By Warwick E. Slinn
This publication goals to give an explanation for what Browning intended via 'action in character.' Slinn sees Browning as a mental dramatist utilizing the poetic style. His obstacle is with dramatic monologue, which just about perpetually makes a speciality of conflicts of id. Browning's characters, in accordance with Slinn, needs to stroll a tightrope among the distracting lives of others which threaten to fragment the individual's adventure at the one hand, and regulated solipsism at the different.
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Extra resources for Browning and the Fictions of Identity
He now loses the initiative in the situation and says nothing, except to deny again the Intendant's claim: 'I see through the trick, caitiff! ' Even after Pippa's song he is only marginally articulate. Making no direct comment on the lyric, he springs up at the line 'Suddenly God took me', which is a reminder of the short time he has to live, but there is still nothing to indicate that he believes Maffeo's story about Pippa. Indeed, everything he says before the song shows his reluctance to believe it, 12 and his command to 'Gag this villain' after the song suggests an impulse to silence Maffeo before he hears any more.
It is a mistake, I believe, to regard Pippa's view or the philosophy of her New year's hymn as representative of Browning's attitude in this work. In context the theme of Pippa's hymn, that all men are God's puppets, is ironic, since the play then presents the appearance offree egos in a deterministic universe- a point frequently missed by those who read the hymn as Browning's concluding message. The latter, more theologically positive view is given its most sophisticated defence by Eleanor (Glen) Cook, who concludes that the theme of the narrative is 'the irony of God's ways when regarded from man's point ofview'.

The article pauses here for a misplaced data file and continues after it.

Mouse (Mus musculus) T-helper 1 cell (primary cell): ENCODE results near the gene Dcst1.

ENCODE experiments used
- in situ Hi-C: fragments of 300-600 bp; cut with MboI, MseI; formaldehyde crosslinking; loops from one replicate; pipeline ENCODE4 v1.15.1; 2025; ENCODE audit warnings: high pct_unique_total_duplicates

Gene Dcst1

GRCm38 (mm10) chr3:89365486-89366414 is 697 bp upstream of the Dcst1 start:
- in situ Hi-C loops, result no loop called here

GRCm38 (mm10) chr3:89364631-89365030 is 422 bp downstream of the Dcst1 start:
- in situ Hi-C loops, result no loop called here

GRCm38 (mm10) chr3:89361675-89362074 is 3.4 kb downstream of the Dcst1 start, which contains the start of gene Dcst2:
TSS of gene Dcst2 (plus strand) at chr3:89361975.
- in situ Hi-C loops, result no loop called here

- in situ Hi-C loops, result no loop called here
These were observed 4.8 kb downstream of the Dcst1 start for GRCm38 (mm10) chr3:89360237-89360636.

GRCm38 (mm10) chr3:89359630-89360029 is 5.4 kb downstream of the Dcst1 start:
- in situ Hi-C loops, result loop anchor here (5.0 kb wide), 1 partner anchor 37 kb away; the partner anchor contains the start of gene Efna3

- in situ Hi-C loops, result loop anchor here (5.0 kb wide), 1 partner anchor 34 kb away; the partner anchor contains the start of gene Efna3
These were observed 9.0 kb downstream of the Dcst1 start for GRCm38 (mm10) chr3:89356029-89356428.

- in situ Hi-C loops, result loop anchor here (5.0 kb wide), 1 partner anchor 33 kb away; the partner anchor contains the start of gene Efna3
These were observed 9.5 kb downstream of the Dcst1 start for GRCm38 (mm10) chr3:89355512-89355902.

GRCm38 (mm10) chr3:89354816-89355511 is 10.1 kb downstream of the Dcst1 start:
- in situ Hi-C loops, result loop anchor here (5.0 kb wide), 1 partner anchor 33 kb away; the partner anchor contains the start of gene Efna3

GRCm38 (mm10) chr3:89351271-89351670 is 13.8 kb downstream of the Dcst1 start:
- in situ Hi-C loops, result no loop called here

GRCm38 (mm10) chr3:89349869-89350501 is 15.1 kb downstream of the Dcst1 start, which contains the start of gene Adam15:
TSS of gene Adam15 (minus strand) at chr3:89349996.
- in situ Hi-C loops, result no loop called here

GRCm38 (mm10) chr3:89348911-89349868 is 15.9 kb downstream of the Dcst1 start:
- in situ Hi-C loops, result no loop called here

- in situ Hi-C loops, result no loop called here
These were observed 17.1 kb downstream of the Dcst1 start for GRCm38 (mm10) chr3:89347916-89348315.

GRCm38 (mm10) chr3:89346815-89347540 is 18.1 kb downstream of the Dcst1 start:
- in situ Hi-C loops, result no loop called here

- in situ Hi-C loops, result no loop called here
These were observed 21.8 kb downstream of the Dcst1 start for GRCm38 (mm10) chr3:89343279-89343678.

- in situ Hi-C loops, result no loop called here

I I). He represents himself as God's child, predetermined as such before the heavens were made, and he basks in God's love: 'thought and word and deed/All go to swell his love for me,/Me .. ' (ll. 26-8). The repetition of the personal pronoun emphasises the importance of this realisation of self as an object of God's love, but not satisfied with this he claims that he is even necessary to God's love, not just its object but its 'content'. He was made, he says, because that love had need Of something irreversibly Pledged solely its content to be.
Browning and the Fictions of Identity by Warwick E. Slinn